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Army Corps of Engineers Lays Foundation for Quality Construction

By Army Spc. Brandon Sandefur
Special to American Forces Press Service

BAGRAM AIRFIELD, Afghanistan, Feb. 13, 2009 – Members of the U.S. Army Corps of Engineers recently mentored Afghan contractors to ensure the construction of a new school in northeastern Afghanistan’s Laghman province will last through the harsh climate for years to come.

Click photo for screen-resolution image
Bill Stratton, from the U.S. Army Corps of Engineers, puts mortar on a brick as he demonstrates the proper technique to construct a wall in northeastern Afghanistan’s Laghman province, Feb. 3, 2009. Stratton is teaching construction techniques to Afghans as they work on The Center of Excellence, a school for boys. U.S. Army photo
  

(Click photo for screen-resolution image);high-resolution image available.

Bill Stratton and Bill Martin, both Kennewick, Wash., natives, assisted Afghan contractors on The Center of Excellence, a boy’s school for 5- to 15-year-olds. Afghan contractors completed the project with the skills needed to build a lasting building.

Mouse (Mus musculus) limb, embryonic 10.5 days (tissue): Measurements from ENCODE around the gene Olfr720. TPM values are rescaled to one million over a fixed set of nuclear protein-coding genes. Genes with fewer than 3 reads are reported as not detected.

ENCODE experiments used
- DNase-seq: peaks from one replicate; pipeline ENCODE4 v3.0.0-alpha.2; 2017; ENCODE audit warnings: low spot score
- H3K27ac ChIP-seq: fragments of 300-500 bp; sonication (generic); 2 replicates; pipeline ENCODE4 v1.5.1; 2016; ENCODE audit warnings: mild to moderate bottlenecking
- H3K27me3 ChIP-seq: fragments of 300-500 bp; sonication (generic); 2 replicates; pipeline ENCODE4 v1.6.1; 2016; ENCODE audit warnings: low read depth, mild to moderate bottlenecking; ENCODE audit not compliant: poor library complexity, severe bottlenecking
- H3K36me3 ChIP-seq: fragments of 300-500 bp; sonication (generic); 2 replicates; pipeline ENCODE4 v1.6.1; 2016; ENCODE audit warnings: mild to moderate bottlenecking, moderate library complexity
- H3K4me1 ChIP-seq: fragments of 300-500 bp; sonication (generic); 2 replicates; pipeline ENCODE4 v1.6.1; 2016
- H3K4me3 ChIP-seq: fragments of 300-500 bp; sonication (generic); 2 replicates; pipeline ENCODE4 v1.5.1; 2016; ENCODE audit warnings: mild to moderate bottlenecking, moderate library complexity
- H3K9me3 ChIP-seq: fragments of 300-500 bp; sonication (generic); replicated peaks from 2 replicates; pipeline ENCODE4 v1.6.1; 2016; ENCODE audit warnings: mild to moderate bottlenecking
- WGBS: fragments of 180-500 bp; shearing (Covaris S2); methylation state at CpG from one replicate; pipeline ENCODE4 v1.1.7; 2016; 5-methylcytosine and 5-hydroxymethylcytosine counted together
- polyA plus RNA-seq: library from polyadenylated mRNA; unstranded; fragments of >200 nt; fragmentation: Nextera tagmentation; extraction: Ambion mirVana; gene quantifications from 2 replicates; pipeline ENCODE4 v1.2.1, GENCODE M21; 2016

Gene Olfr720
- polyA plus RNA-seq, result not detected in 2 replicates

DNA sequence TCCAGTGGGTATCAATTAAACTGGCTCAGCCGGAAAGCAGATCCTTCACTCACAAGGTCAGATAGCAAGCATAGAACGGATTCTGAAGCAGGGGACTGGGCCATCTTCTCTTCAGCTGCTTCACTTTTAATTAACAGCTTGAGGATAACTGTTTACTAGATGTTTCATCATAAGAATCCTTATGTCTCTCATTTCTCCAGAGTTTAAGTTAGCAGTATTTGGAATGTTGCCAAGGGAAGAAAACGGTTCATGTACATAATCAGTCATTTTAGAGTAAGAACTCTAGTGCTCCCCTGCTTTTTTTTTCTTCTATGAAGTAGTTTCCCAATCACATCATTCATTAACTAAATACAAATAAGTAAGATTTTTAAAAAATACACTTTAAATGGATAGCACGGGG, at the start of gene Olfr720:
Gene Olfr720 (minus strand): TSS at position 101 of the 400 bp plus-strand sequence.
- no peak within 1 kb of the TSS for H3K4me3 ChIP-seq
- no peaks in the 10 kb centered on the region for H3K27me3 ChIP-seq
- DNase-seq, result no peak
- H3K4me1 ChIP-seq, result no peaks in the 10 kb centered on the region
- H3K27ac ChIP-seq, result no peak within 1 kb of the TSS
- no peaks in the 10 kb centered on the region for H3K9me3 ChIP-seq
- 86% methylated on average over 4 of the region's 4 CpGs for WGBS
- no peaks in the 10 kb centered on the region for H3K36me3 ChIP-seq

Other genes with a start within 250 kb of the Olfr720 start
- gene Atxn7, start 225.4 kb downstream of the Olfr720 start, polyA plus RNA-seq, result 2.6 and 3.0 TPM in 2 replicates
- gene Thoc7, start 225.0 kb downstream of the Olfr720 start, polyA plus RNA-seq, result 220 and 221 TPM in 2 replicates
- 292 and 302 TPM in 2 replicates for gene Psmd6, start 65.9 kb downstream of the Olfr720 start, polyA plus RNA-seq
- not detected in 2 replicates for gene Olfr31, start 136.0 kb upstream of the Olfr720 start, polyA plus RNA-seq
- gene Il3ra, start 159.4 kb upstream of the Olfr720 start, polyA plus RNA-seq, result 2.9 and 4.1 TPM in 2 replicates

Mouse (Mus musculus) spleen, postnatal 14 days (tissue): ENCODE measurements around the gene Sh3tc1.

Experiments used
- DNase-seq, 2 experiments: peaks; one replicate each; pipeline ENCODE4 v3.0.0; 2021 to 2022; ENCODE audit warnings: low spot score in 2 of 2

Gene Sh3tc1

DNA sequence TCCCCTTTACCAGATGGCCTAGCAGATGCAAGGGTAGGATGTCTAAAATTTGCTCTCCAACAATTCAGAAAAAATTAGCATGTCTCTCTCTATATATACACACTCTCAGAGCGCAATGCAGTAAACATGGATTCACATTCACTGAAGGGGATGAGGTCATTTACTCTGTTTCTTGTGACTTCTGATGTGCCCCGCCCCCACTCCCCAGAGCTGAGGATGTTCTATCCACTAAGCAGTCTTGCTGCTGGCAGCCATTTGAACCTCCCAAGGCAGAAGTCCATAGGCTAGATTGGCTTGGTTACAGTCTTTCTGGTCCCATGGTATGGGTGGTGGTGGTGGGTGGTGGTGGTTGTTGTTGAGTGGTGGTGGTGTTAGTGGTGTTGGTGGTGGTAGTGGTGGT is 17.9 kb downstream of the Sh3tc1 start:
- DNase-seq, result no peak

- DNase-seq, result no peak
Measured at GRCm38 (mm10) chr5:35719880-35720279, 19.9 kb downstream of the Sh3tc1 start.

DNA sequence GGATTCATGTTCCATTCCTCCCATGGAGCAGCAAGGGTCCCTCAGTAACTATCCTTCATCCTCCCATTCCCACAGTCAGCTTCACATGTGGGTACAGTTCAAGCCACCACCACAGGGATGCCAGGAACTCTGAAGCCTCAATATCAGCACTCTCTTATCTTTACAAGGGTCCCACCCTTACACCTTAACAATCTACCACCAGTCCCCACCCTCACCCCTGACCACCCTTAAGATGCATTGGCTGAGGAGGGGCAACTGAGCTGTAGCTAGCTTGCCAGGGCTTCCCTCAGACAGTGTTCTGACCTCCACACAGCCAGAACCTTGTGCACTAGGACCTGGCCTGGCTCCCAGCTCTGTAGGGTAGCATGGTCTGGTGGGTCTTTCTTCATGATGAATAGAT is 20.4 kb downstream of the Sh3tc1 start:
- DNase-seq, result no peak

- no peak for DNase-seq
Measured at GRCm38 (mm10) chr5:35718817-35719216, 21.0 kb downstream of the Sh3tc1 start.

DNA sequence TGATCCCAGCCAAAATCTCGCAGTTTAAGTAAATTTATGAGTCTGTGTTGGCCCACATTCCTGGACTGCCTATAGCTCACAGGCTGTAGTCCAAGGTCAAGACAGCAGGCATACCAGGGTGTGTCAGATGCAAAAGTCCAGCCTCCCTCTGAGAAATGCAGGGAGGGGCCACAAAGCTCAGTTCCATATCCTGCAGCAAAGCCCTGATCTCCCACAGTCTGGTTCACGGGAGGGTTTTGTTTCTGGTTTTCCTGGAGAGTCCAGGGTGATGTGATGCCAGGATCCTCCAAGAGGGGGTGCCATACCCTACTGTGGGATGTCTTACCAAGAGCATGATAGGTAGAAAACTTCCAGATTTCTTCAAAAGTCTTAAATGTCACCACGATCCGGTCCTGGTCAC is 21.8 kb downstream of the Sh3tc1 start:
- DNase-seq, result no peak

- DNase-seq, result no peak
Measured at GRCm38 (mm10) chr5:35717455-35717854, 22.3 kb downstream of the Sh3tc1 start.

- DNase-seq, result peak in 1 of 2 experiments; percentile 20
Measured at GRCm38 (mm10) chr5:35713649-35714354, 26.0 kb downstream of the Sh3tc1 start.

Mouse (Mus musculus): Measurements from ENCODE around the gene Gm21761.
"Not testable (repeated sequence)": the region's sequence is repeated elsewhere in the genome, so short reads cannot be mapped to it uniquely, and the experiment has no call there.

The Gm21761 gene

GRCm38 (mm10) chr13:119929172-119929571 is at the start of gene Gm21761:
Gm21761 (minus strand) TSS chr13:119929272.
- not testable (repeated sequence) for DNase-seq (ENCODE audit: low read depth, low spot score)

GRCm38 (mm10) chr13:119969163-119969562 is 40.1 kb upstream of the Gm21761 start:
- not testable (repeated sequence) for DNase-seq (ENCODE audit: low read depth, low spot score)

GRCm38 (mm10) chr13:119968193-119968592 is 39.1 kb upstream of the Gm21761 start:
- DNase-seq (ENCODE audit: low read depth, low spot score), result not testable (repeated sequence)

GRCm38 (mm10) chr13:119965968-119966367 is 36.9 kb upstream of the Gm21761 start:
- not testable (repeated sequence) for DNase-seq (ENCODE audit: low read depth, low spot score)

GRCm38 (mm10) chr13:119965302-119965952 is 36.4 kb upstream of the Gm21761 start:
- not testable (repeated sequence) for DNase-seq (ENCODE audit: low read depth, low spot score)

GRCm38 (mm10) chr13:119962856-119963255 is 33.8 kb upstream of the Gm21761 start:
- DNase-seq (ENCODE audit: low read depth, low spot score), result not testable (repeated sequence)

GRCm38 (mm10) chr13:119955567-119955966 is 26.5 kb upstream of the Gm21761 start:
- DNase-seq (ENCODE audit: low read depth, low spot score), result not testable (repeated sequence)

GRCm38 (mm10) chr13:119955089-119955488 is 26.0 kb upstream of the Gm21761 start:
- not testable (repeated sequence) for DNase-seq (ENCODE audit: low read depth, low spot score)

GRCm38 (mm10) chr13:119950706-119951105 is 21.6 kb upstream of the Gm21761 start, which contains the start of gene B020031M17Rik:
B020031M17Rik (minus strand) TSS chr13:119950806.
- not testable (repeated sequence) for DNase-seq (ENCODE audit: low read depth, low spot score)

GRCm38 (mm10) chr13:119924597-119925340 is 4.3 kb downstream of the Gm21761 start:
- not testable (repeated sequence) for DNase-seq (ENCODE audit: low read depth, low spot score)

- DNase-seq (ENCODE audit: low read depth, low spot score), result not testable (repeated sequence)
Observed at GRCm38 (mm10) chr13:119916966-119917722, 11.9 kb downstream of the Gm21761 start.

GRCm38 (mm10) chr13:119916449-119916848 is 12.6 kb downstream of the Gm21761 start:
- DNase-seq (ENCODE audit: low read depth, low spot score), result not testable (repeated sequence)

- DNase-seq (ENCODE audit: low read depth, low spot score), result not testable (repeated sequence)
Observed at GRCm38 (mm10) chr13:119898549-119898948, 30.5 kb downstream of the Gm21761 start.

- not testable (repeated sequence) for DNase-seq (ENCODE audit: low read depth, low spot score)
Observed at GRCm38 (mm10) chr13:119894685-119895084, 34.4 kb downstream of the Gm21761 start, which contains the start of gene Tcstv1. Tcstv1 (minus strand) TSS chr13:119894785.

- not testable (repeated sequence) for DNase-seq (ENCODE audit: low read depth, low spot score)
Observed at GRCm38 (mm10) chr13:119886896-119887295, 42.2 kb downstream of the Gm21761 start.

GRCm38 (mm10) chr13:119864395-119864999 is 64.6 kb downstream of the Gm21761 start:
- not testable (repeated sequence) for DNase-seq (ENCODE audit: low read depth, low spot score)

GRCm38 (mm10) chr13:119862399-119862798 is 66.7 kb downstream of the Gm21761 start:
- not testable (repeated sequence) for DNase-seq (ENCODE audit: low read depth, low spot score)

“We mentor the contractor on bricklaying and how to do a basic design for a building,” Stratton said. “We had a bricklaying class here at [Forward Operating Base Mehtar Lam]; we had a practical exercise, and we visited the job site.”

Martin and Stratton also taught the Afghan contractors other skills. “We taught them how to mix mortar, and the difference between mortar for stone vs. mortar for brick,” Stratton said. “They did not know there was a difference before we showed them, so they now have better quality in their construction.”

The instructors used hands-on training to ensure the skills were properly imparted. “They’ve learned these bricklaying skills from their father, so it’s hard to get them to switch to the ideas of a total stranger,” Stratton said.

This is Stratton’s fifth trip to the country. He noted that the construction quality has greatly improved.

“The quality of work on my first deployment to Mehtar Lam was pretty poor,” Stratton said. “Statements of work didn’t hold the contractor to the standards they now do. The quality of construction is much better now, and statements of work are 15 to 20 pages with detailed explanation of the work to be done and the technical requirements.”

(Army Spc. Brandon Sandefur serves with the 1st Infantry Division’s 3rd Brigade Combat Team public affairs office.

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Related Sites:
U.S. Forces Afghanistan


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